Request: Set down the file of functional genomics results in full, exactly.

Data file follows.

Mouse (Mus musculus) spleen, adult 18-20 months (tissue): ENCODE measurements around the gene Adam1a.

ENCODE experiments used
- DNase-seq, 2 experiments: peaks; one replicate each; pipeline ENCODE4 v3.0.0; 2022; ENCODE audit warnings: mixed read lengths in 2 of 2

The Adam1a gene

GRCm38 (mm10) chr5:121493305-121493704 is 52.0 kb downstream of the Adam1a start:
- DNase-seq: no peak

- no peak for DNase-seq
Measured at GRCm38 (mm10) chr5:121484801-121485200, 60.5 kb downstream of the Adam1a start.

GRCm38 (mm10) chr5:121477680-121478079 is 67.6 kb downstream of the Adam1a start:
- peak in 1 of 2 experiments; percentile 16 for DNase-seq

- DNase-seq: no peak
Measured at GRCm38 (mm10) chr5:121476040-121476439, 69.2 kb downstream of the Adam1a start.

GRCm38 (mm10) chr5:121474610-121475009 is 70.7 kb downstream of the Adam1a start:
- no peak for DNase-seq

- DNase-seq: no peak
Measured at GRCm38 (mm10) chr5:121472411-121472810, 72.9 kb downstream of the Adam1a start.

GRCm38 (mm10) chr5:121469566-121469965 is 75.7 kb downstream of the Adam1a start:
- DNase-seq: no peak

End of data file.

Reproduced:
Mouse (Mus musculus) spleen, adult 18-20 months (tissue): ENCODE measurements around the gene Adam1a.

ENCODE experiments used
- DNase-seq, 2 experiments: peaks; one replicate each; pipeline ENCODE4 v3.0.0; 2022; ENCODE audit warnings: mixed read lengths in 2 of 2

The Adam1a gene

GRCm38 (mm10) chr5:121493305-121493704 is 52.0 kb downstream of the Adam1a start:
- DNase-seq: no peak

- no peak for DNase-seq
Measured at GRCm38 (mm10) chr5:121484801-121485200, 60.5 kb downstream of the Adam1a start.

GRCm38 (mm10) chr5:121477680-121478079 is 67.6 kb downstream of the Adam1a start:
- peak in 1 of 2 experiments; percentile 16 for DNase-seq

- DNase-seq: no peak
Measured at GRCm38 (mm10) chr5:121476040-121476439, 69.2 kb downstream of the Adam1a start.

GRCm38 (mm10) chr5:121474610-121475009 is 70.7 kb downstream of the Adam1a start:
- no peak for DNase-seq

- DNase-seq: no peak
Measured at GRCm38 (mm10) chr5:121472411-121472810, 72.9 kb downstream of the Adam1a start.

GRCm38 (mm10) chr5:121469566-121469965 is 75.7 kb downstream of the Adam1a start:
- DNase-seq: no peak